Work began on the canal in 1793 with 1000 slave laborers loaned out from nearby plantations. Built mostly of brick and stone, solely with picks and shovels and human power, the canal was completed seven years later. It featured 10 locks and a tide gate, was 22 miles long, connected the Santee and Cooper Rivers, and was considered one of the first great engineering feats in the new country.
It cost $800,000 and was funded solely by its users.
Initially power for the narrow boats and barges was supplied through horses and mules on towpaths beside the water and later by slave polemen. Lock tenders and their families who lived by each lock were also black.
This reconstruction of one of the locks is the entrance to a small museum at the Old Santee Canal Park in Monck's Corners.
For the first 16 years of its existence the canal was a success. In 1830, 720 boats carried 70,000 bales of cotton to Charleston. But after two years of severe drought that closed the canal completely, crumbling construction, and finally, the completion of a railroad, the canal was closed in 1853.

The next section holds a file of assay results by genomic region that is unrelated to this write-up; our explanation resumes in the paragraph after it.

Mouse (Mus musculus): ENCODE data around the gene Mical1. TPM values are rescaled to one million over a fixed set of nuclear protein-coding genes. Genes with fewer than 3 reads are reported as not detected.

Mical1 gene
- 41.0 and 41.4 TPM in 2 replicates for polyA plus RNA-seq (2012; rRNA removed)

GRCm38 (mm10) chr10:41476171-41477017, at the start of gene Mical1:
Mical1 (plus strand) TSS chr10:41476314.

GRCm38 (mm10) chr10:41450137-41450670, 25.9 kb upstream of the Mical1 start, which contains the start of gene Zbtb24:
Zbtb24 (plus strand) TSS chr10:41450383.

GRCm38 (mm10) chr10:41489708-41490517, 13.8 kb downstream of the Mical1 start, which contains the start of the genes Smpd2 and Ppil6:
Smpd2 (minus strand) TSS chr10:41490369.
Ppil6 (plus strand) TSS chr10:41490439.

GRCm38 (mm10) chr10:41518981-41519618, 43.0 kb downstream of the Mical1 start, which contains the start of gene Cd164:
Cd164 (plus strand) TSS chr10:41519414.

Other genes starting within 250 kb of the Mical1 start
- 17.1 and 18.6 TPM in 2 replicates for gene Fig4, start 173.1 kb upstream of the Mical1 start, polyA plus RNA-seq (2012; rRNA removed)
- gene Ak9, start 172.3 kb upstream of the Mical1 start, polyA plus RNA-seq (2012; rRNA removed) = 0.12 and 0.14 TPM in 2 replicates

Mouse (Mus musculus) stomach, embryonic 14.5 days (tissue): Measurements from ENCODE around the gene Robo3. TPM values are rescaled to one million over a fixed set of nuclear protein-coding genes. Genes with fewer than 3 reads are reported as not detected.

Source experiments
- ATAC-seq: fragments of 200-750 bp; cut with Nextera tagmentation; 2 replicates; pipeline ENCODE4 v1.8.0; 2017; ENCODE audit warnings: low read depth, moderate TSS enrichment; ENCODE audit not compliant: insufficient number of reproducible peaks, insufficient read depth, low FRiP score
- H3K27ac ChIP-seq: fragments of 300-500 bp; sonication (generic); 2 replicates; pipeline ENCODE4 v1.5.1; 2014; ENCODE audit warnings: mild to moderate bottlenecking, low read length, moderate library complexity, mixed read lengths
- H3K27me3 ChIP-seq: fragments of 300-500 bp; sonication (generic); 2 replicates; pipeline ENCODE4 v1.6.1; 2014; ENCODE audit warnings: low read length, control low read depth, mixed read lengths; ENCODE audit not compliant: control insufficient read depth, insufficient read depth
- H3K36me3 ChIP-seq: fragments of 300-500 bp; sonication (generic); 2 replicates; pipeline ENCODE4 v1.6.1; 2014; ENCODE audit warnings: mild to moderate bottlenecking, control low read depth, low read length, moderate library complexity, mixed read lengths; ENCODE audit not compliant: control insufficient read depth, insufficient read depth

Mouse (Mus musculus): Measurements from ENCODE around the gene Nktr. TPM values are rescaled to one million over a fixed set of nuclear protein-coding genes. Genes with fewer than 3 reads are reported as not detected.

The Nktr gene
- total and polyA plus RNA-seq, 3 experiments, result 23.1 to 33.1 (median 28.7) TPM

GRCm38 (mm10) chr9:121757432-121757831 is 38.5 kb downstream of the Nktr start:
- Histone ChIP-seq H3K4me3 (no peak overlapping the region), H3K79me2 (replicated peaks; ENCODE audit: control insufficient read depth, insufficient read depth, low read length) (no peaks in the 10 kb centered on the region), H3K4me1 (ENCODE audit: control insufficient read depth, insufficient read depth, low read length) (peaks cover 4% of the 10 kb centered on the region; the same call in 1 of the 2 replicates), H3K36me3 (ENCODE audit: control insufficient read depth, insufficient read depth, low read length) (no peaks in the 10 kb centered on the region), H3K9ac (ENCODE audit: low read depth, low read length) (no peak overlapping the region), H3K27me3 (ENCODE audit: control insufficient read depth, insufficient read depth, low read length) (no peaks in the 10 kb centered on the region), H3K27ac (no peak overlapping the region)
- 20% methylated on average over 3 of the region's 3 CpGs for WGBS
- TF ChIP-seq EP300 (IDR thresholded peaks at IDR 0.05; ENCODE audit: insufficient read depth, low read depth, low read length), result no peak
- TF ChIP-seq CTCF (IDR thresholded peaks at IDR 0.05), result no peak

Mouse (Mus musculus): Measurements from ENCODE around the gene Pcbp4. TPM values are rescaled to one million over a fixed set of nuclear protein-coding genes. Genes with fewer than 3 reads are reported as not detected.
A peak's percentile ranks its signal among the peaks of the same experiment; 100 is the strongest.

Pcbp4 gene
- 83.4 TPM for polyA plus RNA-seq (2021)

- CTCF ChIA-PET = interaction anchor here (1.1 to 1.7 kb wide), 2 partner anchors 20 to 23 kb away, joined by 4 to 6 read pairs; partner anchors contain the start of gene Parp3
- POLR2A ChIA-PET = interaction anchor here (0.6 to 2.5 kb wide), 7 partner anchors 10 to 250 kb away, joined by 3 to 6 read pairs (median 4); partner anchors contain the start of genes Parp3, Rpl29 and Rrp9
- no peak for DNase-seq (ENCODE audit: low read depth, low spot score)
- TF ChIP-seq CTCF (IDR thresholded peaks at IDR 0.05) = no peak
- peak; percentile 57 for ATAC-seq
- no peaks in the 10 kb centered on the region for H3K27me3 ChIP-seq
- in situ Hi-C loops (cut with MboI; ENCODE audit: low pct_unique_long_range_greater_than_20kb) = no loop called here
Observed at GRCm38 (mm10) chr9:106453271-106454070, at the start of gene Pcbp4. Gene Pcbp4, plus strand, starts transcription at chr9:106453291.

From the observation windows of the museum, it's easy to imagine a barge out there, low in the water and piled high with cotton bales, making its silent way along the canal. The park is built at what was the southernmost portion of the Santee Canal.
Turtles lined up on a log were enjoying
the sun the day we visited.
The Old Santee Canal today
There are four miles of boardwalks and walking trails on its banks.